It was a gorgeous, cold but sunny day. The scenery on the way up was fantastic, but I do believe my heart was racing just a little. Why wasn't I on a bunny hill? Had I forgotten that it had been 15 years since I was last on skis? Not to mention my weight was about 100 pounds more than when I last skied. Oh yeah, and all these people with me were 10 years younger than I was!

Denying my inner turmoil, I unloaded at the top without disgracing myself and I managed to pull up to my new ski-buddies without knocking anyone over. The first challenge was a cat trail across the mountain. I started down, trying out my legs and the new skis. These things are not the long boards I used to wear. No these are "shaped skis," shorter and with narrower waists that make the skis easier to turn than in the "old days." I tried shifting my weight from one to another to see them curve a bit. So far, so good.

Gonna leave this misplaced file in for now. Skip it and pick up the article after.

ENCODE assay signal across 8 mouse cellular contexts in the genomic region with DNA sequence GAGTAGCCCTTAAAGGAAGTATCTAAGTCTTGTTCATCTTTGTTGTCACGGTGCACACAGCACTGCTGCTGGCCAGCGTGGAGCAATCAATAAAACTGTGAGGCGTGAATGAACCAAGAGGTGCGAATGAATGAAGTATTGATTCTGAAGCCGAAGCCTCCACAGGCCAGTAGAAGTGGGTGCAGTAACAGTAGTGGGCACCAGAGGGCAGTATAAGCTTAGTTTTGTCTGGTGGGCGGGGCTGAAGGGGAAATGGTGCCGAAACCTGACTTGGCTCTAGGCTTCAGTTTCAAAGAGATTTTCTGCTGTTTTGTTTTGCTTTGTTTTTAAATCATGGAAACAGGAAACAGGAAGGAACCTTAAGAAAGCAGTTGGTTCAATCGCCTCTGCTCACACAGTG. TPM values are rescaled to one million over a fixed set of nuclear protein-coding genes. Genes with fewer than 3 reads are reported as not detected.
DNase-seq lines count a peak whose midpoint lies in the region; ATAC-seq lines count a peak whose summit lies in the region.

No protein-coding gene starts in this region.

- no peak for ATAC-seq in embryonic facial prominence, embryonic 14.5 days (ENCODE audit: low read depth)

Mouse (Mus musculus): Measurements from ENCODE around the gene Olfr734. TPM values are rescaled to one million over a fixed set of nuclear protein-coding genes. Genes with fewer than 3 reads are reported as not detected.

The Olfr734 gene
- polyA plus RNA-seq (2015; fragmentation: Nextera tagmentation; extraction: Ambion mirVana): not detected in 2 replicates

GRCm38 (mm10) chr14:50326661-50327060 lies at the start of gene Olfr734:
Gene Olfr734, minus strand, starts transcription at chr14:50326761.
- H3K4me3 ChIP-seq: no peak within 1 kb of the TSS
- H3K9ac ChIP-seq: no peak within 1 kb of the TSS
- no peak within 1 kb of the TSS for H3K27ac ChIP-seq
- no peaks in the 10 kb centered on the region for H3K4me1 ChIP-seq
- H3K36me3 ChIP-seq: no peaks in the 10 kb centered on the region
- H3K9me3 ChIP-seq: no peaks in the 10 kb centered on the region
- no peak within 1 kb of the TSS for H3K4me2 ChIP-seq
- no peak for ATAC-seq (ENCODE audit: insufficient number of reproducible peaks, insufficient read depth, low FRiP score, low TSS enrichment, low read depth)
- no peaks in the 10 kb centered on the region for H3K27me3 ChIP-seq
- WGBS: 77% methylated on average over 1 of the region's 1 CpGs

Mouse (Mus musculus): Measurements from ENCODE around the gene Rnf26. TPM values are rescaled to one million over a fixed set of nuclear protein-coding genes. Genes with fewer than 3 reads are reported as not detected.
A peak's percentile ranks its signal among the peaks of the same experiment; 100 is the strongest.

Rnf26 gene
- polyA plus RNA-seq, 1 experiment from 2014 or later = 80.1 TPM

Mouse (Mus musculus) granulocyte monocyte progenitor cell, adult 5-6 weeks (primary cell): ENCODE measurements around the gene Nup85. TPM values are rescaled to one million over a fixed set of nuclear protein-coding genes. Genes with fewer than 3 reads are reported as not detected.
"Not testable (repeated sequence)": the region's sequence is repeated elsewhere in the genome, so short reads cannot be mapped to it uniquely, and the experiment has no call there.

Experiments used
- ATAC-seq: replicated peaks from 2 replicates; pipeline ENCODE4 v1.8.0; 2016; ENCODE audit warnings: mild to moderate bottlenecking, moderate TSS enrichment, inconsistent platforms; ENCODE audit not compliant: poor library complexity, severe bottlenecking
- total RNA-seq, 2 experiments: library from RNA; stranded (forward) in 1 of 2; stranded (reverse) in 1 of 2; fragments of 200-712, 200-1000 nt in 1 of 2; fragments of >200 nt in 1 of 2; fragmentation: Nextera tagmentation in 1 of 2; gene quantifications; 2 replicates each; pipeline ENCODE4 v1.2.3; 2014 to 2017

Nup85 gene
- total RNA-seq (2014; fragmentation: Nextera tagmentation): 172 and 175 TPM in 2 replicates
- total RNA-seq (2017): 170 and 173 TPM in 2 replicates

The general traffic had thinned out and the cat trail opened up at the top of two trails. I stop in between the two options to get the lay of the land. My group was lining up at the top of the far trail. Well-trained, I didn't want to try to stop at the up-mountain end of the line, just in case I fell. Instead, I planned to ski above the group, then turn to the left (behind them) and come to rest at the bottom of the line-up.

I push off and head across the mountain. I pass the group and shift my weight for my first non-snowplow turn in 15 years, and I immediately eat snow. My friend comes over, concern in his eyes, to find me laughing. I think I said, "Well, now that I've got that out of my system…." He was delighted to find me in good spirits, but I think he may have been worried about the rest of the trip down. It was an easy trail, but it was over 2-1/2 miles long.